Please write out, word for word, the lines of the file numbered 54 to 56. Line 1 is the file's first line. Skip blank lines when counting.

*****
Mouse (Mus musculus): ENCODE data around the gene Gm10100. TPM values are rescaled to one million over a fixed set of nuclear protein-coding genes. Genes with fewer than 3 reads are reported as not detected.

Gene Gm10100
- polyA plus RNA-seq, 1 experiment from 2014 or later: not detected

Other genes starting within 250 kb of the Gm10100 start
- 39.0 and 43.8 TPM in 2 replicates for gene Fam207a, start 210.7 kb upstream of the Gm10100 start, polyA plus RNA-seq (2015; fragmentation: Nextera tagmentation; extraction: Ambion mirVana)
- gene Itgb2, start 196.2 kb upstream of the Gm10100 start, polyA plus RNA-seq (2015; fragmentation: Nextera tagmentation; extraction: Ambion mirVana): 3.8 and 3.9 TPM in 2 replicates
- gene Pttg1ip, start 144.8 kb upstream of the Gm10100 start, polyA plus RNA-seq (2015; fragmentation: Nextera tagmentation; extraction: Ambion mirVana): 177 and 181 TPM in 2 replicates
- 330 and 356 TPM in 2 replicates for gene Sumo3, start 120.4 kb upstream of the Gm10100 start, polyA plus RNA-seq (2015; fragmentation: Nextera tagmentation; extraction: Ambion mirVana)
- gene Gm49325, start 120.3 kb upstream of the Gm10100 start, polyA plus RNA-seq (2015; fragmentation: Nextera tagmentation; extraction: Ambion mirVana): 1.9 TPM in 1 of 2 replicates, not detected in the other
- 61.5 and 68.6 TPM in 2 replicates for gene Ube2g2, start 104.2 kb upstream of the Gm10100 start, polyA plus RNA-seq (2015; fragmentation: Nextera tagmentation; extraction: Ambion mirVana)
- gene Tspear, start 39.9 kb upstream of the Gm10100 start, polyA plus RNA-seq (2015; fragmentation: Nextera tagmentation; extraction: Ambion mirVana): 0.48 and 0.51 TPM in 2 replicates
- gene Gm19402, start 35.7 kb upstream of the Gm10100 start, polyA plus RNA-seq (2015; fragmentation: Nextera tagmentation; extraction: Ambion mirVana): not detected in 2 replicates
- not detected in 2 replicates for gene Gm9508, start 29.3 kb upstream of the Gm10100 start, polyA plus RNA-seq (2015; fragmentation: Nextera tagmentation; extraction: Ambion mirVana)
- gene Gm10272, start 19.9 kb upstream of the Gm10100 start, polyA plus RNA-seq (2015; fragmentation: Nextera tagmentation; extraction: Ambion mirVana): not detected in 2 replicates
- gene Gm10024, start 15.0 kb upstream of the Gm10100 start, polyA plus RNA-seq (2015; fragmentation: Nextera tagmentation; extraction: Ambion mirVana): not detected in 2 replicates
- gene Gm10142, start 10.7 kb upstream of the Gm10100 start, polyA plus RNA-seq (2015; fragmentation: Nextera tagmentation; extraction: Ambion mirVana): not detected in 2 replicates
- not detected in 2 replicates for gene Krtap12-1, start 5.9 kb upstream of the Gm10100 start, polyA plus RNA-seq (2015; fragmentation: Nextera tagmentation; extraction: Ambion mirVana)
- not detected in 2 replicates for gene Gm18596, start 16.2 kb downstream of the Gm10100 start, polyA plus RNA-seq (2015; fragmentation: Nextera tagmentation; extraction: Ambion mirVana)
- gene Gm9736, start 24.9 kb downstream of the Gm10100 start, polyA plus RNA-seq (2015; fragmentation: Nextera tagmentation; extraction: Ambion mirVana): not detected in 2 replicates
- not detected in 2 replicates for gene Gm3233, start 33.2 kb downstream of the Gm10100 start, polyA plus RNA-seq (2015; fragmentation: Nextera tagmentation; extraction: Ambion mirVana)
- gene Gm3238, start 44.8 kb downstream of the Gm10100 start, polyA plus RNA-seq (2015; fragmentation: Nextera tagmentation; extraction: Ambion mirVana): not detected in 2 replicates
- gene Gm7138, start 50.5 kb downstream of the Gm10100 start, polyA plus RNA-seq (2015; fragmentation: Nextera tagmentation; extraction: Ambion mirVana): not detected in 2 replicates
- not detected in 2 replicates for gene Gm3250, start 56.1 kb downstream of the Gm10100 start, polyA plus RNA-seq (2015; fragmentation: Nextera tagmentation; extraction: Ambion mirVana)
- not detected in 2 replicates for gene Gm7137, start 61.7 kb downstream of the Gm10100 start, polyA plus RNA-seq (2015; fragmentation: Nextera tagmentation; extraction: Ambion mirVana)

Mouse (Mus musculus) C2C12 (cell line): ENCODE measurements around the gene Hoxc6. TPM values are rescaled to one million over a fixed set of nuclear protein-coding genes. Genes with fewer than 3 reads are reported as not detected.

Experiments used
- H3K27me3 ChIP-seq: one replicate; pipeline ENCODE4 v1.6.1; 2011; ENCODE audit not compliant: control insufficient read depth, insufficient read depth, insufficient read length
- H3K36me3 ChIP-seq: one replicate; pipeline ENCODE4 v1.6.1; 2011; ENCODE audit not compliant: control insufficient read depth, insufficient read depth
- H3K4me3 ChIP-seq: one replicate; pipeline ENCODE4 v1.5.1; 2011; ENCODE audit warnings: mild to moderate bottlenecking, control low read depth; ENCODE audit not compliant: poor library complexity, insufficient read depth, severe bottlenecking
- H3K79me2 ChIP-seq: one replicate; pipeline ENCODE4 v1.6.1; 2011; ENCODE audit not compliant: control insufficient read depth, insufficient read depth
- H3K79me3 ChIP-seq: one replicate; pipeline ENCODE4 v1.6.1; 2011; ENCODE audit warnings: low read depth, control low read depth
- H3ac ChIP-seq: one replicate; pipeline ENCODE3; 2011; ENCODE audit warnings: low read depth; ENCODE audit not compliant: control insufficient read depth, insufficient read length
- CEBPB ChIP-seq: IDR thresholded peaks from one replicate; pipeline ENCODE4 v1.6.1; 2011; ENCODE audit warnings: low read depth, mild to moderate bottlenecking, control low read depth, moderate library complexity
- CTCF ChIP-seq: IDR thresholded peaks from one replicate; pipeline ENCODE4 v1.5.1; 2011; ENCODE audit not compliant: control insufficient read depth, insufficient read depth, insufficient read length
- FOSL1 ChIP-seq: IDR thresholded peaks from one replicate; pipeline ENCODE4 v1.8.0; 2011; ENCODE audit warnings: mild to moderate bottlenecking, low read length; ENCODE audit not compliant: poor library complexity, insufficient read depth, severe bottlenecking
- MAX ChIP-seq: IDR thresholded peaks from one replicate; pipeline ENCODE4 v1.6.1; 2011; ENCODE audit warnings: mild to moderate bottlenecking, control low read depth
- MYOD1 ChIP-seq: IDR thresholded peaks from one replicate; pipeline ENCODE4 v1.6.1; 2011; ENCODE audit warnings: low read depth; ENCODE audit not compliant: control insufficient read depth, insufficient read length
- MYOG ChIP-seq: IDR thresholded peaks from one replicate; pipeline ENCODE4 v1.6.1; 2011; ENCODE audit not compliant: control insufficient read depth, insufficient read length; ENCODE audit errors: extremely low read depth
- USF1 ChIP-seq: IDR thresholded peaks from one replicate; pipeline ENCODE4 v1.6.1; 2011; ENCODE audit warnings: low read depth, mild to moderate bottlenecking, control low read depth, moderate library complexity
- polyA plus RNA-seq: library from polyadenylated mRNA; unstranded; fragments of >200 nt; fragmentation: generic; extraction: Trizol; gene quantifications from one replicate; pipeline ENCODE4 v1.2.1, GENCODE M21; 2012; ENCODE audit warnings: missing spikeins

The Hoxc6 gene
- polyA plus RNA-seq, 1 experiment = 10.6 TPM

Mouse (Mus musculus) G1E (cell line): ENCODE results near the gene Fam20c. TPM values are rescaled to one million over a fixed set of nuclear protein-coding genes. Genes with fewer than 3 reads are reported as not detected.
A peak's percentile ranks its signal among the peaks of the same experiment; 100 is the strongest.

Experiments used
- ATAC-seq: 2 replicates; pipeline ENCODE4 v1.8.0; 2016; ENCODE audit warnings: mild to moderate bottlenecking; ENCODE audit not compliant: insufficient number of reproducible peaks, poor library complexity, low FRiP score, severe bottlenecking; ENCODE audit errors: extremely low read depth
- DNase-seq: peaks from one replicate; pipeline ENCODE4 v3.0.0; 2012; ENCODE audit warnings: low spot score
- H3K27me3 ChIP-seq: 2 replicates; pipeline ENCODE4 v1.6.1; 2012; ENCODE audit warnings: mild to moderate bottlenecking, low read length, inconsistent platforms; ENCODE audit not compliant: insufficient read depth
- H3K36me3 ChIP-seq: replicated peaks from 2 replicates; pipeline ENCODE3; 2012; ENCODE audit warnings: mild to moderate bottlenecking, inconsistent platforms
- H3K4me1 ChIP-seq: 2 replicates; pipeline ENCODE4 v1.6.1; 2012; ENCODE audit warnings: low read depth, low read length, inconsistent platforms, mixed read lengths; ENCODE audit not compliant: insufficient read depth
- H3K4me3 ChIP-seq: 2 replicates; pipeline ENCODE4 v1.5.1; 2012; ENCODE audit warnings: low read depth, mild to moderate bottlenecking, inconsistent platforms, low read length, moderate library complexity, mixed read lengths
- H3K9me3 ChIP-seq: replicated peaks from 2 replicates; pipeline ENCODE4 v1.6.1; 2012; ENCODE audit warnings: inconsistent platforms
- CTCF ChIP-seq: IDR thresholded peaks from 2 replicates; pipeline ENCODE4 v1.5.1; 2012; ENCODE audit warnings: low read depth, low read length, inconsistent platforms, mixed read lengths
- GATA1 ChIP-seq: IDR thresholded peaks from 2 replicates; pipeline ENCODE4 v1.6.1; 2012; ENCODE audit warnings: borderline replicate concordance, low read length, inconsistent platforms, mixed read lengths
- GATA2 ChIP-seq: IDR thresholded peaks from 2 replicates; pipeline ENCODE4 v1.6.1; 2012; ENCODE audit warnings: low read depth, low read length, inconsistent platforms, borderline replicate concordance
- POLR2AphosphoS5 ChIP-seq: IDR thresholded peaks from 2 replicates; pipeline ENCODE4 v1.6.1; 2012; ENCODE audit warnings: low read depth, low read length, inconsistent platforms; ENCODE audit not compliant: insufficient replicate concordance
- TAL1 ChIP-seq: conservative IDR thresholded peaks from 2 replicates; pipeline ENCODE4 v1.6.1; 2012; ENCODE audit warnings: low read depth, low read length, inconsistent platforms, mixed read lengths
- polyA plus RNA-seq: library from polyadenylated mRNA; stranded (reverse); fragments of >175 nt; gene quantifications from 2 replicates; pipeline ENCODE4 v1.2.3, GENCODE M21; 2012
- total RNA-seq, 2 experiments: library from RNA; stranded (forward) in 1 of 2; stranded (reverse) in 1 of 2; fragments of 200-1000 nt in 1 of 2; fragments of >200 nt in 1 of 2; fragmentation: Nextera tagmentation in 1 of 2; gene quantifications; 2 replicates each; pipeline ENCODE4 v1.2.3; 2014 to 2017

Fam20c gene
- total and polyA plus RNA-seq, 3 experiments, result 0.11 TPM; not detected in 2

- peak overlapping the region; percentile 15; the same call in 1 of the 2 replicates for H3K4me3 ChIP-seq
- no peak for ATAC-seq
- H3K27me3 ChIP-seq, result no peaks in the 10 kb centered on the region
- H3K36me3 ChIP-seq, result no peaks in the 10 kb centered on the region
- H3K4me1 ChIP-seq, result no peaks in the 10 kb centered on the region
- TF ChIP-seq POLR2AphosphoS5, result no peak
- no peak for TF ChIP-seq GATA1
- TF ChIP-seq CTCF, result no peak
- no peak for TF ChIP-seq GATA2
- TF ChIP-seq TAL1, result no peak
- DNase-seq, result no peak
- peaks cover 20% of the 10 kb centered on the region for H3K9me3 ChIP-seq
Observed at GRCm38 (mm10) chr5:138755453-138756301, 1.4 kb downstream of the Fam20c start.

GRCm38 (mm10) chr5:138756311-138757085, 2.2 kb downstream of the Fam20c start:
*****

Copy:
- GATA1 ChIP-seq: IDR thresholded peaks from 2 replicates; pipeline ENCODE4 v1.6.1; 2012; ENCODE audit warnings: borderline replicate concordance, low read length, inconsistent platforms, mixed read lengths
- GATA2 ChIP-seq: IDR thresholded peaks from 2 replicates; pipeline ENCODE4 v1.6.1; 2012; ENCODE audit warnings: low read depth, low read length, inconsistent platforms, borderline replicate concordance
- POLR2AphosphoS5 ChIP-seq: IDR thresholded peaks from 2 replicates; pipeline ENCODE4 v1.6.1; 2012; ENCODE audit warnings: low read depth, low read length, inconsistent platforms; ENCODE audit not compliant: insufficient replicate concordance